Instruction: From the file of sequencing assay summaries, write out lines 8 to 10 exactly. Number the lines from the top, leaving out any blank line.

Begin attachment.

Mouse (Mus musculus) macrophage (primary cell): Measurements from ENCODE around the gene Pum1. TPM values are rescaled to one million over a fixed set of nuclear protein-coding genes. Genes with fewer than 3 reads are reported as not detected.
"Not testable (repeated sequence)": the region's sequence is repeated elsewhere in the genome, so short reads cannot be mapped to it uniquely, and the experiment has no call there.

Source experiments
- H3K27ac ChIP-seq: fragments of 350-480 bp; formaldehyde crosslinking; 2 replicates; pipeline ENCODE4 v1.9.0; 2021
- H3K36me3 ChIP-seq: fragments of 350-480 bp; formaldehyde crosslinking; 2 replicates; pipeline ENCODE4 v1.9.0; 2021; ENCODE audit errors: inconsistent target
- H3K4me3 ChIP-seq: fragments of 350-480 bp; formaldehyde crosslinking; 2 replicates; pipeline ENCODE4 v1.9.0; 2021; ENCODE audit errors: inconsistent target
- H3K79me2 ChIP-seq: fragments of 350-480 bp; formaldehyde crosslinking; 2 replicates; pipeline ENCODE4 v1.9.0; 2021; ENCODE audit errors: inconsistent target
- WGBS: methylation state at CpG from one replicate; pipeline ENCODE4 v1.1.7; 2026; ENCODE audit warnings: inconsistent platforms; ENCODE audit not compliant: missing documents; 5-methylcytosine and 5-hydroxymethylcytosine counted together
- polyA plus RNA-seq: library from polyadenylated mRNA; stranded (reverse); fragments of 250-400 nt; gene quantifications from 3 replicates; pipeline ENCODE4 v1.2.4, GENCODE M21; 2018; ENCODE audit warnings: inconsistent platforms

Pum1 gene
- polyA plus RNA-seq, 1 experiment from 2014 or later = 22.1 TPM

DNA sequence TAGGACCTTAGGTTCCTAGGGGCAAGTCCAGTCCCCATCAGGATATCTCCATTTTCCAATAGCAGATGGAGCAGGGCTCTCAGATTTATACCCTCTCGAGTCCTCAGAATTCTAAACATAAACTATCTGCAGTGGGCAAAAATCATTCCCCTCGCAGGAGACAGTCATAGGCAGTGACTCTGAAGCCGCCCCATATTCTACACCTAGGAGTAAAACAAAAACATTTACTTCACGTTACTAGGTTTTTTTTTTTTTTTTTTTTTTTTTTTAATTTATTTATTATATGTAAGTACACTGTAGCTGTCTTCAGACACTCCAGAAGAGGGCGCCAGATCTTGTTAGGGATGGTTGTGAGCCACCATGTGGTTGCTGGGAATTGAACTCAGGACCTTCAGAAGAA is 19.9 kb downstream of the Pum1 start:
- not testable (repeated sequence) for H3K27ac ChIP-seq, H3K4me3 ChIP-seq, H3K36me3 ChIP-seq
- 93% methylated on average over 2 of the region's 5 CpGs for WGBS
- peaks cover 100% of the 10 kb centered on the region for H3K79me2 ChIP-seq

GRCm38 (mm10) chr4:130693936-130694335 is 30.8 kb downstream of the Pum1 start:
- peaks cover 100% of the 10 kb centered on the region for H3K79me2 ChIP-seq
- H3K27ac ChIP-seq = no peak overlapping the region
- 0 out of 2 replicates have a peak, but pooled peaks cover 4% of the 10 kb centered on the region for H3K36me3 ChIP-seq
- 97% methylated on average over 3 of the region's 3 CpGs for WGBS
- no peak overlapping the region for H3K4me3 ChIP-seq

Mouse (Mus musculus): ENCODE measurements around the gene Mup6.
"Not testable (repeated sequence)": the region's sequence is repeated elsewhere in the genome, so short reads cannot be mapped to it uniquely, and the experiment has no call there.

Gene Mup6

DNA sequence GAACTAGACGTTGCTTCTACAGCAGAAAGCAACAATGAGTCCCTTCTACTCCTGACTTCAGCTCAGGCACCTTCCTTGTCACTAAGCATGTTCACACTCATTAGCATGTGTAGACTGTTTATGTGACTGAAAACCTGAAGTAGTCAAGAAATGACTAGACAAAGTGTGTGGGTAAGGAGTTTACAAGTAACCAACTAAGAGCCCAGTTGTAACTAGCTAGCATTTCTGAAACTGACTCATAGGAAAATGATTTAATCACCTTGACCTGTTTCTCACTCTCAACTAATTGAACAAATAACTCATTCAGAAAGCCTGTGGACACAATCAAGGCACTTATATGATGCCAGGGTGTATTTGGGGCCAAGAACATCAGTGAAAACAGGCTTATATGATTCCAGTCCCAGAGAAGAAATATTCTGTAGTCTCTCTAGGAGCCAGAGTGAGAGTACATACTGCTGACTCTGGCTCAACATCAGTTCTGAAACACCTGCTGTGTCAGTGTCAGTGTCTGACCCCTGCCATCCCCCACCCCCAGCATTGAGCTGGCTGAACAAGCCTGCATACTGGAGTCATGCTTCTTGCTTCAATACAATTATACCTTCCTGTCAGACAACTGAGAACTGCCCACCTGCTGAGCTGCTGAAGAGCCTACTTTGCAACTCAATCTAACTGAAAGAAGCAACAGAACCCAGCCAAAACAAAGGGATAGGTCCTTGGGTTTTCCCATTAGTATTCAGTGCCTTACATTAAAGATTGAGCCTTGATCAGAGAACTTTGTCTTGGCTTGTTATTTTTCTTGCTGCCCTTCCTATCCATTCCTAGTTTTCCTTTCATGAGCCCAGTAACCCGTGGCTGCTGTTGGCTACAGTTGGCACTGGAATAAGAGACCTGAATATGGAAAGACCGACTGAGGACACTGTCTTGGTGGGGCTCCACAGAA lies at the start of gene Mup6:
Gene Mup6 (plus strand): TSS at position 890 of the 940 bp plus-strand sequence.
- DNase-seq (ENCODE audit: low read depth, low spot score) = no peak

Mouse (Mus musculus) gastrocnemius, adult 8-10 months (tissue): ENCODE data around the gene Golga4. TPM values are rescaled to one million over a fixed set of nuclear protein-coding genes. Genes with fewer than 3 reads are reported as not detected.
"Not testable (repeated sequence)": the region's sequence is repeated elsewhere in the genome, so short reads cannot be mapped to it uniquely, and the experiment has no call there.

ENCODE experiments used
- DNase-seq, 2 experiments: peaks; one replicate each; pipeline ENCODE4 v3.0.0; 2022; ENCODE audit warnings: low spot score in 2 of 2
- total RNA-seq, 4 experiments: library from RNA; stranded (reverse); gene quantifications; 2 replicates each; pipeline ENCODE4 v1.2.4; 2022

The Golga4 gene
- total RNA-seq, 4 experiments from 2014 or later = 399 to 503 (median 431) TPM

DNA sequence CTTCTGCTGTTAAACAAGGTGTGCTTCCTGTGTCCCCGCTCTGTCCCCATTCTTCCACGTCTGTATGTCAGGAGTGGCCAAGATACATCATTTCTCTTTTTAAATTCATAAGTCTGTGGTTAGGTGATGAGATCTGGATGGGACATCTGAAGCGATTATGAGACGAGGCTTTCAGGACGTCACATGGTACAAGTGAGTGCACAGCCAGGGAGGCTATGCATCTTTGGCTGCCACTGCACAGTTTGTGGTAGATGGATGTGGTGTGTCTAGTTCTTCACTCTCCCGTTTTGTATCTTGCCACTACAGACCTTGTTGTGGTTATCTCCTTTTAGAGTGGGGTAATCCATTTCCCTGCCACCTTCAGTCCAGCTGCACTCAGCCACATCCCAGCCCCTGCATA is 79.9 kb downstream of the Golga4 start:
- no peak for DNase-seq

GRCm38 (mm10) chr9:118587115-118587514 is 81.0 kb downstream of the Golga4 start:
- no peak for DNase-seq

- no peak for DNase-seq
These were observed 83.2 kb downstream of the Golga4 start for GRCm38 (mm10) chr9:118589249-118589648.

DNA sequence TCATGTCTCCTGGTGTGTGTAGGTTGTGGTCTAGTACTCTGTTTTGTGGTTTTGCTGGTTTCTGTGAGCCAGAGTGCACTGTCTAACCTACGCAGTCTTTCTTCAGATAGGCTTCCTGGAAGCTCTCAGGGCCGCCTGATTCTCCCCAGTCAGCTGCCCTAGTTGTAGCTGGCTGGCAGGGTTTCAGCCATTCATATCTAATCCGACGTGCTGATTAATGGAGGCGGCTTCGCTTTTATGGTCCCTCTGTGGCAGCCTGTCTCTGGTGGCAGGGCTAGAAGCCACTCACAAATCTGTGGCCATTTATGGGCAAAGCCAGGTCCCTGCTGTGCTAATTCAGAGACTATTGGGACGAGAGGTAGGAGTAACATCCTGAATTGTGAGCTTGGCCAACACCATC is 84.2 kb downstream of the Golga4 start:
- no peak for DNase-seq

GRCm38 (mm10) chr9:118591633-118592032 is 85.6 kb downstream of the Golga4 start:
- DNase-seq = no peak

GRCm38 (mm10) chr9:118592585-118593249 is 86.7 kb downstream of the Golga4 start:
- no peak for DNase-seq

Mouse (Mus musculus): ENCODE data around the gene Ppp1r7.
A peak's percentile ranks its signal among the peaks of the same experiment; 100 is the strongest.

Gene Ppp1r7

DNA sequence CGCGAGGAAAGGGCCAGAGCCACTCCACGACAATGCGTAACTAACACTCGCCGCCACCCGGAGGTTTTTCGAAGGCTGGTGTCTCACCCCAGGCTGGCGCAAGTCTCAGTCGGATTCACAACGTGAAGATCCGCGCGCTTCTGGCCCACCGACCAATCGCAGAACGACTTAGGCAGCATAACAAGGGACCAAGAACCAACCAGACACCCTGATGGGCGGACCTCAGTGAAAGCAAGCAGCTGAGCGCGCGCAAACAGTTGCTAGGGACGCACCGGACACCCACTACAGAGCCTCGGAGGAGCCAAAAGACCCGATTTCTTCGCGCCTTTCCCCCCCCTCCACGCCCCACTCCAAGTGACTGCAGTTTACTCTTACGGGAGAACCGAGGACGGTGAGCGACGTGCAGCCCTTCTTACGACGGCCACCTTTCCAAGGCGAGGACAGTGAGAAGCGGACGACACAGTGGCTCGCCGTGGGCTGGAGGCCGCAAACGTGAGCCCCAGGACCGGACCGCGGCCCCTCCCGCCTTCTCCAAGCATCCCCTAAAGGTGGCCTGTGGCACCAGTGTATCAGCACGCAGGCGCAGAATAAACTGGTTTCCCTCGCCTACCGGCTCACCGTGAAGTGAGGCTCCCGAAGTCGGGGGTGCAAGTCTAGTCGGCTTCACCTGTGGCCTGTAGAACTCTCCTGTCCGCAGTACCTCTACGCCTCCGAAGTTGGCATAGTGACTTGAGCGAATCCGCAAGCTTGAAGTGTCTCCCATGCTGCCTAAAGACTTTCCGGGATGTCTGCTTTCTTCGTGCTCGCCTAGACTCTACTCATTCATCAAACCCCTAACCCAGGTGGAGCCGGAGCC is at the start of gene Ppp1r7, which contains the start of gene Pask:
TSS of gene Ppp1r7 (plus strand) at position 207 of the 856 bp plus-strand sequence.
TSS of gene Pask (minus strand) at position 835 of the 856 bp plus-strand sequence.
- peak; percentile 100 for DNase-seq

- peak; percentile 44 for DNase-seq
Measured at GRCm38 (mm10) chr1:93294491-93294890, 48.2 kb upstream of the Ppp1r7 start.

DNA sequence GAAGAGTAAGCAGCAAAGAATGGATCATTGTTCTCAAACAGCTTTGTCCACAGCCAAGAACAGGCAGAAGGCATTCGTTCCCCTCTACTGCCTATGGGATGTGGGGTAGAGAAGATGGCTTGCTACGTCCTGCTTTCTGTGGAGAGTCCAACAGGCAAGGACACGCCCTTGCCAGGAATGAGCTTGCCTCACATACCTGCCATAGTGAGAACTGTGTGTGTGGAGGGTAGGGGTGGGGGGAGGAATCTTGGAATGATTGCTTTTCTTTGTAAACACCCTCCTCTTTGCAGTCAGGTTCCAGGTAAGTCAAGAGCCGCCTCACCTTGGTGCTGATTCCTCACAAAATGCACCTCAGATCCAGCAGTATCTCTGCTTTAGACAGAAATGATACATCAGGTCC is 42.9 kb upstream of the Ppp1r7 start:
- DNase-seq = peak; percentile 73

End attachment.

- WGBS: methylation state at CpG from one replicate; pipeline ENCODE4 v1.1.7; 2026; ENCODE audit warnings: inconsistent platforms; ENCODE audit not compliant: missing documents; 5-methylcytosine and 5-hydroxymethylcytosine counted together
- polyA plus RNA-seq: library from polyadenylated mRNA; stranded (reverse); fragments of 250-400 nt; gene quantifications from 3 replicates; pipeline ENCODE4 v1.2.4, GENCODE M21; 2018; ENCODE audit warnings: inconsistent platforms

Pum1 gene